Paul gave an example of this tormented, parental heart when he said, “I have great sorrow and unceasing anguish in my heart. For I could wish that I myself were cursed and cut off from Christ for the sake of my people” (Romans 9:2, 3). Paul would have gladly sacrificed himself to save Israel. Can you relate to this anguish? Have you wished you could die in your child’s place or accept God’s grace on their behalf? You cannot. The peace and reconciliation God wants to bestow can only be accepted and enjoyed by the individual. You cannot accept it for your child, but you can certainly reject it because of your child.
When the enemy whispers “addiction” into my child’s ear, he whispers “doubt” into mine. This is the challenge of my journey, to submit and hope only in God and his goodness.
“We can trust God with all our problems, all our heartaches, and especially with all our long-term anxieties. Every morning as we wake ourselves up with a splash of joy, we can say, ‘WHATEVER, LORD!’” said Barbara Johnson in her book Splashes of Joy in the Cesspools of Life.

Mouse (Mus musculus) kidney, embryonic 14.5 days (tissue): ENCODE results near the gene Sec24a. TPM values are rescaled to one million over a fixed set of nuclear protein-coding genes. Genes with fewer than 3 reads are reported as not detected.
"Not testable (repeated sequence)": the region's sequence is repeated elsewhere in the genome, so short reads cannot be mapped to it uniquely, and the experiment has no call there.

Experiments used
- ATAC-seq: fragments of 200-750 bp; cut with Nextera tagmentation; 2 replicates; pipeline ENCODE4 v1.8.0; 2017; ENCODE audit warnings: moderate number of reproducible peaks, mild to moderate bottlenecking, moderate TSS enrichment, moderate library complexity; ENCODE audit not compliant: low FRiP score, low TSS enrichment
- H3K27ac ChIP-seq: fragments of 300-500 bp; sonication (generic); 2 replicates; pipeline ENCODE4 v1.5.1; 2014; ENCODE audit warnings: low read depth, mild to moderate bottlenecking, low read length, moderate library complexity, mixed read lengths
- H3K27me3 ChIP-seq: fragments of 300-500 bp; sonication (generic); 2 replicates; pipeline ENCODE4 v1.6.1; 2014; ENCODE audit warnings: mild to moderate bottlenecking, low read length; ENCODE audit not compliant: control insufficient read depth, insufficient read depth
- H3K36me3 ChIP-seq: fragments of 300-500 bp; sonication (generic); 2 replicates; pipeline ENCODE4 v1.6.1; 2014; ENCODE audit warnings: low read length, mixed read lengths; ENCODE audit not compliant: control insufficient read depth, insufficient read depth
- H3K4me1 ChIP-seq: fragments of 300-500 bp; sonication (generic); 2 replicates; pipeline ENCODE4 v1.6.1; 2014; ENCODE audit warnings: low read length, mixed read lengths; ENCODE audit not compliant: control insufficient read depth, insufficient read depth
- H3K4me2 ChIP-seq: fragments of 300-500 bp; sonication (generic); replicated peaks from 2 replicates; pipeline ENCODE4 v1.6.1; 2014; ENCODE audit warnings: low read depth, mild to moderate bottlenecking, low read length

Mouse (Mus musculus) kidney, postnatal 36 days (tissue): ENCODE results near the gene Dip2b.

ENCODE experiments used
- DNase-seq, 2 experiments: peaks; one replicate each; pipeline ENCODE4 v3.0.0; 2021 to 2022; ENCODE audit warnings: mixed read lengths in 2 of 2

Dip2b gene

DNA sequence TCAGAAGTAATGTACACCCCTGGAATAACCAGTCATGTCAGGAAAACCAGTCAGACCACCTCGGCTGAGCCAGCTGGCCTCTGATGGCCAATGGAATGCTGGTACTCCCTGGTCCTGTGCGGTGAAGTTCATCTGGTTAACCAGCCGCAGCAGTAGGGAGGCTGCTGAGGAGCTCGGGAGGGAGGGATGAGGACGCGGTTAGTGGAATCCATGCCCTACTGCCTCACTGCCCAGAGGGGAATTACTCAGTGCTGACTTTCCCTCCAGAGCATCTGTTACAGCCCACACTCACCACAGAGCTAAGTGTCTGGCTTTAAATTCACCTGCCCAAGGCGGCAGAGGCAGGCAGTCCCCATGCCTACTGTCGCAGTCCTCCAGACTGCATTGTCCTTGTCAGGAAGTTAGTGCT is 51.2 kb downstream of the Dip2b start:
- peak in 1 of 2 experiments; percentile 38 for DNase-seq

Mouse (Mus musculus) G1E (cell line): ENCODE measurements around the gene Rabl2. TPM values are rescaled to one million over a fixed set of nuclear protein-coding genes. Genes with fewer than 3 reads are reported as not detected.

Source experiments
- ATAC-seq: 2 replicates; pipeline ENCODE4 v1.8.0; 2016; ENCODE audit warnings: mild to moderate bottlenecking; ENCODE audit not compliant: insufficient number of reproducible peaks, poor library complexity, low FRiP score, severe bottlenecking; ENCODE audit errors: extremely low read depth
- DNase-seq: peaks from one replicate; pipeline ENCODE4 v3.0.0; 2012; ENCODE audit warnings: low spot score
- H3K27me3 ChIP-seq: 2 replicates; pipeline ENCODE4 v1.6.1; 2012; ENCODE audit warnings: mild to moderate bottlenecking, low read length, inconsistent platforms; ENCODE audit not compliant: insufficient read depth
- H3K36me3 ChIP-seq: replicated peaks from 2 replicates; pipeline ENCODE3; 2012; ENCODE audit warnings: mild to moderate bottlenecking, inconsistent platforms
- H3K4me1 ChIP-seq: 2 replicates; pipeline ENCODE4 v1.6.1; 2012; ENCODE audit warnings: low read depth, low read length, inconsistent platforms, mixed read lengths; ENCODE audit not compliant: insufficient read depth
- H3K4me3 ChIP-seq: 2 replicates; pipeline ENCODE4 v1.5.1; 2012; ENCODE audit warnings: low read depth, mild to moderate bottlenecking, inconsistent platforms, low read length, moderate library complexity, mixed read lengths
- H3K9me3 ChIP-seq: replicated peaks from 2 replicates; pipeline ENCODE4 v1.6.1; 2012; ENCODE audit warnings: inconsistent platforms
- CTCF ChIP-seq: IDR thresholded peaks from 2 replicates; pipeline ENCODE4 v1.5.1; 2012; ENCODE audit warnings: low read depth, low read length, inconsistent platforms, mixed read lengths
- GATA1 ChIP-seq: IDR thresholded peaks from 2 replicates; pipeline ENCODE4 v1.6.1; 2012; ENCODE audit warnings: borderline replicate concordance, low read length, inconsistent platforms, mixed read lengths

Our child is currently in successful recovery with a good job, nice apartment, and decent friends; but the week I am writing this, our child’s roommate died of an overdose after being clean for two years. We live in a world that can be dangerous and cruel. I have no more endurance for false confidence or expectation. My only sure foundation is to stand before God with no pride in self, a better understanding of grace, and determined hope in the Lord. It is incredibly freeing.
Wasted2Cor4.wordpress.com is a Christ-following mom from the Midwest. With her blog she wishes to encourage other parents of addicts.